The Spirit of Saint Louis was not the first plane to cross the Atlantic. Charles Lindberg gets all of the glory, but actually:
- British aviators John Alcock and Arthur Brown made the first nonstop transatlantic flight in June 1919, eight years before Lucky Lindy. Ah, but that wasn’t a solo flight, so nobody has heard of those guys.
- But wait — even Alcock and Brown weren’t the first to fly across the Atlantic. The first flight came a month earlier. A crew in the NC-4 flying boat accomplished it in May of 1919. Ah, but it wasn’t a nonstop flight. It landed on the water a few times along the way, so nobody has heard of the NC-4 or the engineering savant behind it.
That engineer was Jerome Hunsaker. As a young man, he had watched in awe as primitive flying machines circled Boston harbor while he was getting his master’s degree at MIT. He went on to design the country’s first modern airship, the USS Shenandoah, as well as that transatlantic NC-4 flying boat.
He designed MIT’s first wind tunnel and became head of MIT’s mechanical engineering department. He also led aircraft design for the Navy. The harnesses that catch planes as they land on aircraft carriers? He designed those too.
Fast-forward to 1959. By this time, it was clear that brilliant engineering ran in the Hunsaker family. Jerome’s 44-year-old son, James, was working for engineering contractor Arthur D. Little in Boston. Lots of companies relied on the elite Arthur D. Little engineers to tackle problems too daunting for their in-house talent. James Hunsaker was dispatched to Burlington to help a company with its secret military project.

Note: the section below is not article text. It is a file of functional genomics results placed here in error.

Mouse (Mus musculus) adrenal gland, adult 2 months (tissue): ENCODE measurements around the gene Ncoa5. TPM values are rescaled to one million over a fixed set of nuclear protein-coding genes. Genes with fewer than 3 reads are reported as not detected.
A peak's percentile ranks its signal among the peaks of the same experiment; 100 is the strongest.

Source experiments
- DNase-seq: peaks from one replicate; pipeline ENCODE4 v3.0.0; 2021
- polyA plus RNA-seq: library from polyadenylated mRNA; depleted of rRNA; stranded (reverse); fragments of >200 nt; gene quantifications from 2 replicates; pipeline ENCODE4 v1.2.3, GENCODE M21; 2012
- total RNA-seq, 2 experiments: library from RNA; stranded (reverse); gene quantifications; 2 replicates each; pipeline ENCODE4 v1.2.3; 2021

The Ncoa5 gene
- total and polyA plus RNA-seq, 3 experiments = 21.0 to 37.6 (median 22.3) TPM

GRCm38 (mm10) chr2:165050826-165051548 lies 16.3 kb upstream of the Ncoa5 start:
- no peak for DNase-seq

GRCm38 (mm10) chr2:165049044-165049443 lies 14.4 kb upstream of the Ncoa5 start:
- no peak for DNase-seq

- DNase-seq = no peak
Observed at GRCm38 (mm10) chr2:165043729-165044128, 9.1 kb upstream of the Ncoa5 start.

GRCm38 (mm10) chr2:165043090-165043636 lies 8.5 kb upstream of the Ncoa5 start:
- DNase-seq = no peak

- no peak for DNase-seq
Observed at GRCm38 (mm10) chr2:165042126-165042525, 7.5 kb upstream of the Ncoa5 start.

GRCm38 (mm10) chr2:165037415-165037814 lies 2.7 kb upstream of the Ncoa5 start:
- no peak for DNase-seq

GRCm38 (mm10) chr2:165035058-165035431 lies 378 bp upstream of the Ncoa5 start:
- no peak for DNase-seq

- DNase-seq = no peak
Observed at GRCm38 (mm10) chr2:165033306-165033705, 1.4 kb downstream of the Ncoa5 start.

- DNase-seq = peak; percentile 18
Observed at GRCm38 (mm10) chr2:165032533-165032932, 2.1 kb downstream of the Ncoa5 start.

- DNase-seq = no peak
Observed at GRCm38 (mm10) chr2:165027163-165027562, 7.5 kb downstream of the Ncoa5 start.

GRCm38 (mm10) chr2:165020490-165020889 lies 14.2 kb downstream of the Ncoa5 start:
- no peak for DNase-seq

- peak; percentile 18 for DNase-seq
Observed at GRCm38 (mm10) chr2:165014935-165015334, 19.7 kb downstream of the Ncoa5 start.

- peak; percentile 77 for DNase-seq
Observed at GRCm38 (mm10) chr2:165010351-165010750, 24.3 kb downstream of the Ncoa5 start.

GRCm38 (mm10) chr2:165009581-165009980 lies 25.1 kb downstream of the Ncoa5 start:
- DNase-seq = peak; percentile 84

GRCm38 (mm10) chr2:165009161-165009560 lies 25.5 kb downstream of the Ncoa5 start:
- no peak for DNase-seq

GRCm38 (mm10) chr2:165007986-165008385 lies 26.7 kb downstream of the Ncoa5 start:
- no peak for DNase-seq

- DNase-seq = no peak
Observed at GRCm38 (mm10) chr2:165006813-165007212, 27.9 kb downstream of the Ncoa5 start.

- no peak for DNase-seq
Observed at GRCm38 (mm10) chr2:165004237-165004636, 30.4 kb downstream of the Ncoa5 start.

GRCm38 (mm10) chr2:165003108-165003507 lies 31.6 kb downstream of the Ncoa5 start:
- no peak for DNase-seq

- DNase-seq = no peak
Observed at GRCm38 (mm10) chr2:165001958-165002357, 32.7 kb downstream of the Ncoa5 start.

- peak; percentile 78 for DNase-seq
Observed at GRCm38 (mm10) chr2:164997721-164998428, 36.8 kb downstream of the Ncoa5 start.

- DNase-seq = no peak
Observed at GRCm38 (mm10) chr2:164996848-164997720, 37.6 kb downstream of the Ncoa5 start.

The company? Tech-Weld at 70 Blanchard Road. The project? Devising a new rocket fuel. Huge tanks of liquid nitrogen, the same material used for “smoke” at rock concerts, held the secret fuel formula that needed to be kept out of Russian hands.
On August 14, 1959, James and some helpers were standing below a huge tank where liquid nitrogen was stored under immense pressure at 350 degrees below zero. They were simply filling the tank. No risky behavior, or so it seemed.
Without warning, a steel lid beneath the tank somehow failed under the pressure. The pressurized explosion shattered the steel into splinters that ripped through James’ body, killing him instantly, while the liquid nitrogen froze him at the same moment. First responders found James Peter Hunsaker of Milton — son of an engineering giant and fast-becoming one himself — blown out of his clothing, fatally sliced but held together in a huge icicle. He left a wife and three children. Foreman Leo A. Carr, 45, of 884 Main Street in Reading, suffered a fractured skull and died three days later, leaving a wife and daughter. Technician David J. Hobson, 32, of 28 Louise Road in Holbrook was knocked 30 feet by the blast, escaping with only frostbite, cuts and severe shock.
This was likely Burlington’s first fatal industrial accident, since industry barely existed in Burlington before the arrival of Route 128 in the early 1950s. Tech-Weld’s bad luck returned in 1963, when gas vapors in an empty Hudson Oil truck exploded during repairs and killed a Lynn man.